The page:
Why do girls wear makeup?

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Some time ago, Taipei’s mayor, Ko Wen-je, made a startling statement about how Japanese girls are very delicate with makeup, and Taiwanese girls often come out scary without makeup. He also said, “Aesthetics is not only a kind of persistence, but also a responsibility”. The result, of course, was a rebuke that he objectified women. And we beauty deals also feel uncomfortable about this statement.

“In Korea, women are taught the importance of makeup from a young age. Makeup is a courtesy and an integral part of life.” Being sophisticated at all times is a daily routine that a Korean girl must keep in mind. Even the Korean media has described the country as a country that has been running without brakes on its “appearance-centric” path. A popular story is about a girl who worked at a Starbucks who was fired because she “felt uncomfortable” after a customer complained about her lack of makeup.

In South Korea, even elementary school students have gone so far as to learn to wear makeup.

A Korean elementary school teacher complained. The most interesting topics for girls in the class are always highlights, lipstick, eyeliner and airbrush foundation. “These things are replacing books and taking over schoolchildren’s bags.” Even if it’s a woman who just gave birth and doesn’t want to wear makeup because it’s too hard for her to sit and take care of her baby. I would be criticized by my mother-in-law: “The pores are so big, at least draw your eyebrows and put on some foundation. 

In Japan, too, the vast majority of Japanese women can’t imagine going out without makeup. “Among Japanese women, 99.9% use cosmetics. Even housewives, when they wake up, are accustomed to going to the dressing table to put on a layer of foundation, and makeup is the start of the day for Japanese women.” How exaggerated is Japan?

On October 21, 2016, a magnitude 6 earthquake struck Tottori Prefecture, Japan. All major TV stations interrupted their programs to cover the earthquake urgently. Yoko Ikuno, an anchorwoman from Fuji TV, went straight to TV without having time to put on makeup. As a result, the Japanese netizens collectively vented that the female anchor who went on TV without any makeup was even more shocking than the earthquake! There is also a magazine in Japan that did a survey of male office workers.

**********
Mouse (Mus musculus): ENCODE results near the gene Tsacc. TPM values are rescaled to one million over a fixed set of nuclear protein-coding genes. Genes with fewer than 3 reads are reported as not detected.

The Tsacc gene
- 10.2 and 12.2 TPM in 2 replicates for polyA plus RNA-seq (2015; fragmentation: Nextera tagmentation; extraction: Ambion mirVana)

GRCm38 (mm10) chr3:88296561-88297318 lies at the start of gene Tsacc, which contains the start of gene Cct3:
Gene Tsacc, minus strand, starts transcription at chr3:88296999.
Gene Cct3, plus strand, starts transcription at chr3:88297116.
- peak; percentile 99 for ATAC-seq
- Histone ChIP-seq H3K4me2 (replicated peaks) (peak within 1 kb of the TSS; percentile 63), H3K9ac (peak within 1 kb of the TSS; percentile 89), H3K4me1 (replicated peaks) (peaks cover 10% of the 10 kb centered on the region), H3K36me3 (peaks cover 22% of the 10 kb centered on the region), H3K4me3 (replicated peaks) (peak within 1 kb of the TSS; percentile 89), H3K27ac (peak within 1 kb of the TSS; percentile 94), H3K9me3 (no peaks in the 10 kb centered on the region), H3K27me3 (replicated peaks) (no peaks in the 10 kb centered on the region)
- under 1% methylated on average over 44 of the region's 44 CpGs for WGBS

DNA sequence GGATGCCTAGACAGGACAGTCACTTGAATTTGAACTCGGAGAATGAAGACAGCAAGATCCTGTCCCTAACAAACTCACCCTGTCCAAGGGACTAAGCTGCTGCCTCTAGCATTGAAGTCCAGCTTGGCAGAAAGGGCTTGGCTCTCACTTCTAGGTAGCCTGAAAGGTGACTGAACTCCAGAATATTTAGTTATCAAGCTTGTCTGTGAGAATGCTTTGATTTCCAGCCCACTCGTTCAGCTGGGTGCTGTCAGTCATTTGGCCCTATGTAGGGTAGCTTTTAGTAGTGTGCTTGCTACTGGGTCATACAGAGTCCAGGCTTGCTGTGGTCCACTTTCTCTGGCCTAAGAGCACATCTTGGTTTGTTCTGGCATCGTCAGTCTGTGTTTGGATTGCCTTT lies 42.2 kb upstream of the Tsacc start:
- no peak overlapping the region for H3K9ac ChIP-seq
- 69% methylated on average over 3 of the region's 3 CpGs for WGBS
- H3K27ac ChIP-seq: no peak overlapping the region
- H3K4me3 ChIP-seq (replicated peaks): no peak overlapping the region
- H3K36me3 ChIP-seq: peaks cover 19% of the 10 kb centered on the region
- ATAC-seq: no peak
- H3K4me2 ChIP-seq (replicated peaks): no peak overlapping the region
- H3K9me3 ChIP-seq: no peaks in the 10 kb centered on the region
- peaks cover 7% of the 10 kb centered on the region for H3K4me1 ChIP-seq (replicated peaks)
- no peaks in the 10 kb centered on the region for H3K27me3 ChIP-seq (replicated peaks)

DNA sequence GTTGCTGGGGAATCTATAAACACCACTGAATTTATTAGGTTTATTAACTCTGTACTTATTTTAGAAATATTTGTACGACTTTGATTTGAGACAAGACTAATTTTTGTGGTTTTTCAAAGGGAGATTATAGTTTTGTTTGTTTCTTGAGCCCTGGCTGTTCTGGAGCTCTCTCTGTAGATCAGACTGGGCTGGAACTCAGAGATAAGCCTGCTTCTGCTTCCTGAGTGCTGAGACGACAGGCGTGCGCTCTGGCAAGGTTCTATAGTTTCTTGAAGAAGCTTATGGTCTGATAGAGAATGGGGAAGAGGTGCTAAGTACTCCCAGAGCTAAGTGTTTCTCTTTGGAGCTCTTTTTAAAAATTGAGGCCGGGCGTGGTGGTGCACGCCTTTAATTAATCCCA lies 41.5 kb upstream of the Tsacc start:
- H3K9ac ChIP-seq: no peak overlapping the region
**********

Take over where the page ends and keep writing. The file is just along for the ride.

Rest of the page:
How do you view women who don’t wear makeup?

As a result, almost 70% of guys think that girls “should wear makeup” when they go out to meet people. For girls who go out without makeup, straight Japanese guys react as follows.

“Unbelievable, make-up is the most basic etiquette, let’s put on some make-up.”

“Even at your age you still don’t wear make-up, is it rude?”

“For women makeup is a sign of accomplishment and is absolutely necessary.”

They believe that women who don’t wear makeup is a person who is afraid of trouble and loses her identity as a woman. “It feels like I don’t see myself as a woman at all.” Basically, most Japanese girls, would say that they would never go out with a plain face.

“A woman’s success has nothing to do with her femininity.” Engels made the following famous assertion in The Origin of the Family, Private Ownership, and the State. “The emancipation of women, the equality of women and men, is and will remain impossible as long as women remain excluded from the productive work of society and confined to the private work of the home. This is possible only when women can participate in production on a large and social scale, and when domestic work occupies only a minimal amount of their work.” 

Beauty is not the justice for girls, ability is. Just do yourself and ignore the unfriendly talks. Beauty deals insist that every girl should be what they like!

 

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